Tom Temin: Because 1% of a trillion is 10 billion, that should get you some pretty good evaluation.

Nick Hart: Well, that’s right. So the Social Security disability Insurance program’s $140 billion a year. 1% of that program is a lot of money.

Tom Temin: Anyhow, so some of the other recommendations.

Nick Hart: Well, definitely a clear recommendation here about some training and education needs for evaluation across government. And this is definitely relevant for senior political appointees, senior executives on the career side, but also really for the evaluation officers themselves to be doing more education about the role they can serve and play for improving the mission of the agency. So really helping folks just understand what evaluation is and how it can improve a variety of activities. Then one really important topic, which is the use of evaluation results. So it’s one thing to collect data, one thing to conduct an analysis, and an entirely different thing to use that analysis to drive a decision. And that’s really what evidence-based policymaking — evidence-informed policymaking — is about. We’re generating evaluations so that it informs decisions to improve policies and programs. How we use that information is really important. Sometimes this can be really hard. You know, there’s a lot of political decisions that are made out there using a variety of factors, which sometimes it’s value-based, sometimes it’s science-based, a whole number of things. Evaluation should always be one of those inputs that have an important seat at the table, so that we can say this is the impact that this program has, and if we increase funding or decrease funding, this is how it is affected. So we know we have a lot of work to do on the use side. And this is a really important one for going forward.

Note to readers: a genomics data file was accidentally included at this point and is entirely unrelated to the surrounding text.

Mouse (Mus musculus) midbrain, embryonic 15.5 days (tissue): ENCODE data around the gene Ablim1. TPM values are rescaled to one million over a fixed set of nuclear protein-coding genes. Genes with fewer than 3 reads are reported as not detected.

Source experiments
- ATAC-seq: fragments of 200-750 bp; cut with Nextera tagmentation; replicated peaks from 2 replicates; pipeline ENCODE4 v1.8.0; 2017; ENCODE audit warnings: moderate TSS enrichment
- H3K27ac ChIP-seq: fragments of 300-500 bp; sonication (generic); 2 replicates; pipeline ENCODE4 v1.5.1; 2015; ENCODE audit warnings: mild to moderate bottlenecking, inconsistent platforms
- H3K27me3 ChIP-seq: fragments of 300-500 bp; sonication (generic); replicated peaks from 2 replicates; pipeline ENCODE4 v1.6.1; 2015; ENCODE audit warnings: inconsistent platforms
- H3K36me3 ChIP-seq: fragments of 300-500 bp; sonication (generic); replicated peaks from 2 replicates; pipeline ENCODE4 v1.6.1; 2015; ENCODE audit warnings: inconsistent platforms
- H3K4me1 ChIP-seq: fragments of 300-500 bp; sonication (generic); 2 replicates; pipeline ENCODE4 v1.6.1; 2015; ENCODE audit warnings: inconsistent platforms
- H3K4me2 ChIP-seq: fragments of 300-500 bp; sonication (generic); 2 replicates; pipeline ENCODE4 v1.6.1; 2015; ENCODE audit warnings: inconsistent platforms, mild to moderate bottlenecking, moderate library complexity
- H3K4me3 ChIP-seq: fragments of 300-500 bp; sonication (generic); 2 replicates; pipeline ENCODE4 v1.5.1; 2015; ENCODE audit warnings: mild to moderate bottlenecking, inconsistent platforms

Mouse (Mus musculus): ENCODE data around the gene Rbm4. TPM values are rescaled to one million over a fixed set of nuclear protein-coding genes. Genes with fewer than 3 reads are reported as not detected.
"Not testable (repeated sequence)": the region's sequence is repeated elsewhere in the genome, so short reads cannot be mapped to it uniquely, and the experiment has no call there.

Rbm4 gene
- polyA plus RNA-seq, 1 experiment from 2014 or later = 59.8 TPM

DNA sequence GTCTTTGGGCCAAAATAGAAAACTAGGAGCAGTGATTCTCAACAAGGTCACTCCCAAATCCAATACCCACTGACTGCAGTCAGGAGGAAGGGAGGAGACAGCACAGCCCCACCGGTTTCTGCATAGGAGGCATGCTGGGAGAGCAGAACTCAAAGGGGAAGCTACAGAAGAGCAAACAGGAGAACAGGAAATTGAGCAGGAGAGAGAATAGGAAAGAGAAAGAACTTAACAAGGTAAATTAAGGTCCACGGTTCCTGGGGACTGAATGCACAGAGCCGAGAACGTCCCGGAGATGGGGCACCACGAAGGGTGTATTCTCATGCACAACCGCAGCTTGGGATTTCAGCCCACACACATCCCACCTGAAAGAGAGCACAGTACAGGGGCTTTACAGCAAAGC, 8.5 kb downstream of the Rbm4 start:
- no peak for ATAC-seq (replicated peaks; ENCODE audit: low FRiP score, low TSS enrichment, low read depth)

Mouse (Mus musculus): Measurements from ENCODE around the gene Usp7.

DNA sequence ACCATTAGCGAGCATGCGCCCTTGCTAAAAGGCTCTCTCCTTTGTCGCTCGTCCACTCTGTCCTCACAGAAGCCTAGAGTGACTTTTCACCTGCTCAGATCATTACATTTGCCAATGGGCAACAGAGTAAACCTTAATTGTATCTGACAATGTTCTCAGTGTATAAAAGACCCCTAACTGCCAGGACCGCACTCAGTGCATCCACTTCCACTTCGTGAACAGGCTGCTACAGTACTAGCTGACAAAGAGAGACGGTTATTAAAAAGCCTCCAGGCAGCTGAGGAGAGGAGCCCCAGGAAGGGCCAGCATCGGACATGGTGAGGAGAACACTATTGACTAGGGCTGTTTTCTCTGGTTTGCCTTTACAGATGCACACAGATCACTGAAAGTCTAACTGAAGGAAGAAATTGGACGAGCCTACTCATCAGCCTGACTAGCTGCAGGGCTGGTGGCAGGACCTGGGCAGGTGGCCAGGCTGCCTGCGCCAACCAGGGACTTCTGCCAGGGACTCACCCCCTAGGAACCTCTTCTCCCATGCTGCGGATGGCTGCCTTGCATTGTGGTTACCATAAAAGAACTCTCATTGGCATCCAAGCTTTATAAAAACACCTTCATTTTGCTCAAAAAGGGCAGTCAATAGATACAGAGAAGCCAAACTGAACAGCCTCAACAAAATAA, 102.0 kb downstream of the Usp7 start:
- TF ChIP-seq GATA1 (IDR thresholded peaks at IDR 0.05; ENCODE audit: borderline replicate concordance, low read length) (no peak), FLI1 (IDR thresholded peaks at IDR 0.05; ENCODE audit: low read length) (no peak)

Tom Temin: And I can’t stand the word “governance,” but it does raise the question of program ownership. The program manager is kind of the essential function in government. And that’s a great job. But then, as you mentioned earlier, you have all these CX, this that and the other people surrounding the program people on financial, on procurement, on technology, and so on. And then you have evaluation officers. Do they generally report, or should they report, to the program manager? Or should they be some kind of an independent function, as if we don’t have enough auditors like IGs and GAO already?